An exercise in fertility: Schools to turn food waste into compost

Ryan McConnell, the president of the Colorado Mesa University Sustainability Council, left, and John Heideman, a culinary arts student at Western Colorado Community College, unload bags of compost at the college’s new facility.

Sometimes it’s OK to be worm food.

Members of a planning team for Colorado Mesa University and Western Colorado Community College’s new composting facility plan to deliver a feast of leaves, horse manure and food waste from the schools to worms in at least one bin at the facility. Nine more bins will be devoted to creating worm-free compost made from the same ingredients.

Construction of the composting facility began Wednesday on a 60-foot by 90-foot triangle of land northeast of the community college’s Building B. The site is mostly a patch of dirt now but will soon contain a series of 5-cubic-foot bins that will produce a finished pile of compost about once every three weeks. The compost will be used in raised crop beds installed a month ago next to the compost site to provide vegetables and herbs for WCCC culinary classes. The facility also will supply about a third of the compost needed for grounds crews on the Colorado Mesa campus.

CMU Sustainability Council President Ryan McConnell said the project will provide four work study jobs, a wealth of study opportunities for biology and culinary students and a way to keep methane-producing food waste out of the Mesa County Landfill.

“We’re bringing things back into the food cycle,” he said. “Hopefully it will create a cultural paradigm shift that will bring sustainability to our culture in general.”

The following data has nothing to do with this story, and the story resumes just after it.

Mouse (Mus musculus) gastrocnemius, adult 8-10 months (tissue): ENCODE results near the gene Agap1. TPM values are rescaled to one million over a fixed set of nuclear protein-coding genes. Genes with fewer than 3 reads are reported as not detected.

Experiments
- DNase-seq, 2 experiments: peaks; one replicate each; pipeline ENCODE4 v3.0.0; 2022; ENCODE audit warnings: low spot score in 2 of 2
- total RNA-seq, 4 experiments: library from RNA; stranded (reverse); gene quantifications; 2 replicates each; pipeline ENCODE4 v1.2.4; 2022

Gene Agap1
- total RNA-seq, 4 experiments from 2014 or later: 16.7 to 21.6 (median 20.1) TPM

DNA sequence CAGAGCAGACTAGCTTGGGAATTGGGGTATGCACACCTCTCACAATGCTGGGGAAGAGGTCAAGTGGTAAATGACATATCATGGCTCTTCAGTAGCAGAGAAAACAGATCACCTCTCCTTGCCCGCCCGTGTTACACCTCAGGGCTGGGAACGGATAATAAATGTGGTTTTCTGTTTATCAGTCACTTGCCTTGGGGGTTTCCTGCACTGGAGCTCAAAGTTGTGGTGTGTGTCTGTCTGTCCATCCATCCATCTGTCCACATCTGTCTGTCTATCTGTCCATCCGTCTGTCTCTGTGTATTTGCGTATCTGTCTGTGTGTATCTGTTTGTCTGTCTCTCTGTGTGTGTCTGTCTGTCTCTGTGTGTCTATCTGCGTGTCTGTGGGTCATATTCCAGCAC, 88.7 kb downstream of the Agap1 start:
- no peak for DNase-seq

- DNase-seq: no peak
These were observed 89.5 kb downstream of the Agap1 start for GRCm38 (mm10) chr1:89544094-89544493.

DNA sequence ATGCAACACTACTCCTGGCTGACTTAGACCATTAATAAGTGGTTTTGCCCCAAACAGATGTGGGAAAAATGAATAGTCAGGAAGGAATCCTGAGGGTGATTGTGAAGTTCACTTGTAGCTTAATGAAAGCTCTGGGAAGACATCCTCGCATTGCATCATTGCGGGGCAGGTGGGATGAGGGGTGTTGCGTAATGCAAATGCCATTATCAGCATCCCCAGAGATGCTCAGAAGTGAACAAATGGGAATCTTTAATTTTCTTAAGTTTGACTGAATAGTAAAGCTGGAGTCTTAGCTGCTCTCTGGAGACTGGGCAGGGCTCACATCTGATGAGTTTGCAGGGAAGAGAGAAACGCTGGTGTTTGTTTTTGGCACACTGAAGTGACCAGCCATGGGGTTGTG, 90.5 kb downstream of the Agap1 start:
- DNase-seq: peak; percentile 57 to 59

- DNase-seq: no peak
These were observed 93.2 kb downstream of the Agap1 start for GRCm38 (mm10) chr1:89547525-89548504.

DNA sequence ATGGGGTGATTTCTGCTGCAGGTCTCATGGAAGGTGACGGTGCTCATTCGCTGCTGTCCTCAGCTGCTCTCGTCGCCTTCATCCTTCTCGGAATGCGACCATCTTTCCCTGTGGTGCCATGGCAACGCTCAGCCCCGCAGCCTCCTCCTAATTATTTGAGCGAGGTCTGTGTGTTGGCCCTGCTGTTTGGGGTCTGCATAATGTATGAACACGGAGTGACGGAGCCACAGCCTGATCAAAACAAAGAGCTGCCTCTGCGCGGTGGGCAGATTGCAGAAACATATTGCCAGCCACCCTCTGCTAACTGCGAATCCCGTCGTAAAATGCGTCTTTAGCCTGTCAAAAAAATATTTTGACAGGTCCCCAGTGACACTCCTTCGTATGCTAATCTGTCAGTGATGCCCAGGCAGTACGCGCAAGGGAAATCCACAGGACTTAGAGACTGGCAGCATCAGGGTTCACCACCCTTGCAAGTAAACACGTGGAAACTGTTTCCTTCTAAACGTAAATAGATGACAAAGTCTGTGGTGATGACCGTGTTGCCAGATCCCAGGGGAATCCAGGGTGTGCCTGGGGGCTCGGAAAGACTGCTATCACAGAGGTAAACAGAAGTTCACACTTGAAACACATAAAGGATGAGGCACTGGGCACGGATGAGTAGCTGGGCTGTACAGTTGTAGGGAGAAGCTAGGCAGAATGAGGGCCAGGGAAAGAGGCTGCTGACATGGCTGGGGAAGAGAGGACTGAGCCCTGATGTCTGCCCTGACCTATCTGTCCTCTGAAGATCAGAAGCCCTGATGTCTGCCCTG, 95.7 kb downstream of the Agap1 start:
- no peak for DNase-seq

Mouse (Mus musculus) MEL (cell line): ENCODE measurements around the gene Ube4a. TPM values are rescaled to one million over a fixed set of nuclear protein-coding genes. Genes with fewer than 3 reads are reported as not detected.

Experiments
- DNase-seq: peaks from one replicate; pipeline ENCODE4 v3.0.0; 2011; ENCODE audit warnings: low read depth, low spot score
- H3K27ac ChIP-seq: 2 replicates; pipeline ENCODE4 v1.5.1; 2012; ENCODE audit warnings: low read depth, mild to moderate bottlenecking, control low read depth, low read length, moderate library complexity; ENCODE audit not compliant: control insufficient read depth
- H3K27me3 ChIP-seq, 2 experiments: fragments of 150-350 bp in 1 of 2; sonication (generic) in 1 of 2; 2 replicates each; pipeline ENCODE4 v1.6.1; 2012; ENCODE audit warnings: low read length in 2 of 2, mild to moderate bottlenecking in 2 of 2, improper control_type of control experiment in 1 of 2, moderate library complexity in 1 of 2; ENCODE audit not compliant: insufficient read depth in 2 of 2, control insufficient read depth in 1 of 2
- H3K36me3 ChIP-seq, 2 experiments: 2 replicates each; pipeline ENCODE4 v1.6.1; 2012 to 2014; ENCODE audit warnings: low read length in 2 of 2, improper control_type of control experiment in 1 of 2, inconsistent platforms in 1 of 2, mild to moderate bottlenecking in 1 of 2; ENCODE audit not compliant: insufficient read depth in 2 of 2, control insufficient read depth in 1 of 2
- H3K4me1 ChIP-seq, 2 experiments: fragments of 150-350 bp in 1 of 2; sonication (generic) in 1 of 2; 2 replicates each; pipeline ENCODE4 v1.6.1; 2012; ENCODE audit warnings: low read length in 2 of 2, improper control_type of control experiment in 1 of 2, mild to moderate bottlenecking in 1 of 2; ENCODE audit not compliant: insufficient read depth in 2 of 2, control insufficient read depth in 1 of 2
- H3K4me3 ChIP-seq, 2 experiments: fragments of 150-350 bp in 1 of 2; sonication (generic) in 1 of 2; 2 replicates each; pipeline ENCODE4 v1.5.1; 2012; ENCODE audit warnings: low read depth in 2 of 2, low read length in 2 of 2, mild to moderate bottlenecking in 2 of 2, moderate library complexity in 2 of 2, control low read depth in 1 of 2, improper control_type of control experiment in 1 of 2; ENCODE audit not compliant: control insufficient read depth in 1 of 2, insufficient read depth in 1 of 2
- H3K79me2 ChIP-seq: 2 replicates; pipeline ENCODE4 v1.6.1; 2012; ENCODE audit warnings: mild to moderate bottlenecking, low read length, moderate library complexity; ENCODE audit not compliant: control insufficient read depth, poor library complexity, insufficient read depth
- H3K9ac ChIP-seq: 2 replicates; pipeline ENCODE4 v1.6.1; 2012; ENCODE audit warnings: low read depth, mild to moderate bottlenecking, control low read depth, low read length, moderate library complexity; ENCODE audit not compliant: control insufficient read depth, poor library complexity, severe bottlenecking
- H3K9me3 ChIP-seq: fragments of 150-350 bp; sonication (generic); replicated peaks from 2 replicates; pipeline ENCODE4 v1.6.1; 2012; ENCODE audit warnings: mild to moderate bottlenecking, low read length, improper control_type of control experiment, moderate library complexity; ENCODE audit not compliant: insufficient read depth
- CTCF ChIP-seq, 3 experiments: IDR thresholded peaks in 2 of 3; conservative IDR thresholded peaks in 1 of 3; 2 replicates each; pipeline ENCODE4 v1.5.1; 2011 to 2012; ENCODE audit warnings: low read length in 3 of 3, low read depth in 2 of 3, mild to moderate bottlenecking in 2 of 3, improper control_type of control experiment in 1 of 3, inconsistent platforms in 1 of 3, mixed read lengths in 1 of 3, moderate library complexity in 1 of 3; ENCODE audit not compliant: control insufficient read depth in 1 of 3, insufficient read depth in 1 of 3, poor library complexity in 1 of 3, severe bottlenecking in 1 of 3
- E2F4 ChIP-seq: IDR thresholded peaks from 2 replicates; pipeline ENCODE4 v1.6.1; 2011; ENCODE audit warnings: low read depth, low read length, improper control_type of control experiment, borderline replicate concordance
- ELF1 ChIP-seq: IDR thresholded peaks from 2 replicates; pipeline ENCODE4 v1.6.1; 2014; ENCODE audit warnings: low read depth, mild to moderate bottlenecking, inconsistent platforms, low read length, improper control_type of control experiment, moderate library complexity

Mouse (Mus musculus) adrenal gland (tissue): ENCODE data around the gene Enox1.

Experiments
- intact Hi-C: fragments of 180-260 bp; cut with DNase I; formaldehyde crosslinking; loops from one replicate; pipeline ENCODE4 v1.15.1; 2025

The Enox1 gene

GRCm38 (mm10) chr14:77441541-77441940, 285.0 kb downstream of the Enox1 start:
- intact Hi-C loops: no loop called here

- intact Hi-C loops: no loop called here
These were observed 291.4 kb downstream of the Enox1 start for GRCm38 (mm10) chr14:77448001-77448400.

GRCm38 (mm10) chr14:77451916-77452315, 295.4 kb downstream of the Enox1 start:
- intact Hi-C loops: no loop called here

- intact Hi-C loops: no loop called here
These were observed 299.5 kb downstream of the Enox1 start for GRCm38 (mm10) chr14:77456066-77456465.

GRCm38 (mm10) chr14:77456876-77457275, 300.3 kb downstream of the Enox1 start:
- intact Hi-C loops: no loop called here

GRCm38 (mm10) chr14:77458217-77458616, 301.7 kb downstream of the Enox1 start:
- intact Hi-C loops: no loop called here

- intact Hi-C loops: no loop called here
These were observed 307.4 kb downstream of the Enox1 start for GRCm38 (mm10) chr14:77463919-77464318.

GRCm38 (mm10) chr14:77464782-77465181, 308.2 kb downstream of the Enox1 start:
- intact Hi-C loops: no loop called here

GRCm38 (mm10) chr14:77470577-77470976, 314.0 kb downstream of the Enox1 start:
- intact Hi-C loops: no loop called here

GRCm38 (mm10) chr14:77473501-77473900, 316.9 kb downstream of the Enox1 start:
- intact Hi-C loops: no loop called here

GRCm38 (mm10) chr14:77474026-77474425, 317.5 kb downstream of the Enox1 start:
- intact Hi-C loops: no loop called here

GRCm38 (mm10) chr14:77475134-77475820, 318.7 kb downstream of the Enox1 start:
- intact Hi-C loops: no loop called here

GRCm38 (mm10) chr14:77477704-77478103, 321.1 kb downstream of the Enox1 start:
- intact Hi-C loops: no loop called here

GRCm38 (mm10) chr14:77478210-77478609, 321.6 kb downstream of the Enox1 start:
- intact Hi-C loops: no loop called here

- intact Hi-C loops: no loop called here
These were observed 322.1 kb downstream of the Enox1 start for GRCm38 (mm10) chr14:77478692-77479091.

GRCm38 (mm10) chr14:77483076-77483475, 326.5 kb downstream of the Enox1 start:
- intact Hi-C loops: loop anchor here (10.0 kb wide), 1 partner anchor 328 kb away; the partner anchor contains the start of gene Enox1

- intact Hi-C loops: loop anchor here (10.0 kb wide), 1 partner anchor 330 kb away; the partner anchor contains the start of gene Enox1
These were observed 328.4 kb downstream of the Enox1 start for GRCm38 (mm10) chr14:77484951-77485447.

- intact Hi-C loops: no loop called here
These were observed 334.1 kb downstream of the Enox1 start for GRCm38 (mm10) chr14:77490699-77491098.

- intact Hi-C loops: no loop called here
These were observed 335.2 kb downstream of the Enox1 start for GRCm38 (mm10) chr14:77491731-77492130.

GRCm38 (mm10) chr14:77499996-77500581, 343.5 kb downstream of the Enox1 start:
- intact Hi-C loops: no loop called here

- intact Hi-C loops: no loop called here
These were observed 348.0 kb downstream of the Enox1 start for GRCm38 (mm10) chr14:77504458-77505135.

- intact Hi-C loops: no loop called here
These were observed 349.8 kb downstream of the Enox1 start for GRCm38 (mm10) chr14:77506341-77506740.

The idea for the facility popped into McConnell’s mind two years ago. He was a first-year student at Colorado Mesa when student government leaders announced the percentage of student fees devoted to environmental projects would be lowered. The only way to stop that, the then-student government president told McConnell, was to come up with quality, sustainable projects that promoted environmental concerns on-campus.

McConnell began speaking to students and staff at the university and gained support for a facility that would turn food waste into compost. A planning team of students and faculty advisers formed and began putting the project together. The university’s rodeo team agreed to provide horse manure for the compost-making process. Leaves and worms came from Fort Collins and more leaves will be provided from Fruita’s fall leaf pick-up program. Bins would be provided for culinary students and CMU cafeteria workers to toss food waste created during meal preparations.

There are no plans yet to expand the compost program to include food left over after students finish their meals in the cafeteria, but McConnell said he could see that happening in the future.

Bryan Reed, a WCCC culinary arts instructor who will help oversee the composting facility, said he’s excited to see food waste used in a way that can teach his students sustainable practices he hopes they will bring to restaurants after they graduate.

“It’s a process to introduce sustainable cuisine to the culinary department so we can establish relationships with local growers, use produce that’s in season and see food waste become the next generation of food for the raised food beds,” Reed said.

Reed said the facility will provide opportunities for biology students to conduct experiments with compost as well and allow marketing students an opportunity to attract buyers for a liquid tea by-product of the worm compost, or vermicompost. The organic-friendly tea can be sprayed on plants to dissuade pests from chomping on produce or landscaping.

Culinary student and planning team member John Heideman said everyone on the committee who made the composting facility a reality has dreams for its growth in the future. For now, he said everyone is excited to see it get going, hopefully by the end of the month.

“If it grows into something, that’s wonderful. But to serve the university community and serve as a learning lab ... to actually be doing stuff instead of learning the theory is what’s important,” he said.


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